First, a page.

The lavish and rich Baroque period is associated with late 16th to early 18th century European art and culture, and was inspired by the court of Louis XIV of France. It was a time when art and music became ornate and grand, when science began to probe the mysteries of the universe, and when people first questioned the religious status quo. Riding was elevated to an art form during this period as well, and breeds of horses that rose in popularity during this era continue to awe riders and spectators with their beauty, movement and strength.
Vitor Silva, a native of Portugal and owner/instructor at Sons of the Wind Farm in Merrimac, Mass., a European-style dressage school, was the first person to import Lusitanos to the United States in 1996 and currently has 55 in his stable. According to Silva, Baroque breeds share many attributes. “The Baroque horse’s face is very distinctive, usually with a more convex, or Roman, profile,” he says. “The neck is thicker, more pronounced and developed, and extends from the top of the withers, not the lower part of the shoulders. The body is slender with a shorter back and sloping croup, which allows for ease of engagement and collected work. The mane and tail are very rich and full. But what is most telling is the Baroque horse’s temperament—willing and brave with a strong desire to work with his rider.”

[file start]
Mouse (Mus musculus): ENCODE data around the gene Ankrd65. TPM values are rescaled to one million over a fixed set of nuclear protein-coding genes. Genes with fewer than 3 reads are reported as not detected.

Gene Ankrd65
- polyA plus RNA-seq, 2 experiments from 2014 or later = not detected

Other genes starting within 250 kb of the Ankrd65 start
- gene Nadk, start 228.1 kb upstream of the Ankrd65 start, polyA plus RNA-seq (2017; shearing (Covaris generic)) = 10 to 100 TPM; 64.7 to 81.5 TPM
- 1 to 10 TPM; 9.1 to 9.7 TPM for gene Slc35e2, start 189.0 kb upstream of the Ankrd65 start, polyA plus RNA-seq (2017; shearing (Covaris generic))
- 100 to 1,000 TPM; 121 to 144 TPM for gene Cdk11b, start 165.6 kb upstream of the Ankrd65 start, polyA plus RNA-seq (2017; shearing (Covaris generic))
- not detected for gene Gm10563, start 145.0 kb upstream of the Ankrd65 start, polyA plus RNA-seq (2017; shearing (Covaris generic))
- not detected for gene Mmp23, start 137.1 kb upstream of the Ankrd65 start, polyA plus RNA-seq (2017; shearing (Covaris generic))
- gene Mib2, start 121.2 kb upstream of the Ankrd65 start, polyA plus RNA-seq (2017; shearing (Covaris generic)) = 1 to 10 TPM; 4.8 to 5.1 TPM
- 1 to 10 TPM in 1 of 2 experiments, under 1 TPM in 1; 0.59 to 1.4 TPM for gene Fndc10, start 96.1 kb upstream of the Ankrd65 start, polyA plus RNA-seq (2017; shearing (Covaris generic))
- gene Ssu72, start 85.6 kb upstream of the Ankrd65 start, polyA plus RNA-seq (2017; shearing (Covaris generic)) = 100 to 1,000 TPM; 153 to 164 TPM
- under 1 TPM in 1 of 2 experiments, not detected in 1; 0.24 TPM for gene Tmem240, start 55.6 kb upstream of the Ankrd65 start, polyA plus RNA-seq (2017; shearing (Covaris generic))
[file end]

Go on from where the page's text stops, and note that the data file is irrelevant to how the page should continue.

The Friesian is one of Europe’s oldest breeds and gets its name from the Friesland region in the Netherlands. The breed originated during the Middle Ages, even as far back as the 4th century.
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The Lipizzan was first bred in the 16th century by the Habsburg Empire that ruled Spain and Austria. The Habsburg rulers wanted to create a beautiful and trainable cavalry mount, so the Habsburg emperor, Maximillian II, brought several Iberian horses to Kladrub (now in the Czech Republic) in 1562. His brother, Archduke Charles II, set up another stud at Lipizza (now in Slovenia) near the Adriatic Sea in 1580. This location became the breed’s namesake. The Iberian horses from both studs were crossed with native Karst horses and other breeds from Europe, such as the Neapolitan Horse.
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Iberian Breeds: The Andalusian, Pura Raza Española (PRE) and Lusitano
Horses on the Iberian Peninsula, which today includes Spain and Portugal, were simply called Iberian Horses in 1578 when Portugal was annexed to Spain and all the horses on the Peninsula were considered Spanish. The traditional uses of Iberian breeds were for dressage displays, cavalry and bullfighting.
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This article originally appeared in the August 2010 issue of Horse Illustrated. Click here to subscribe.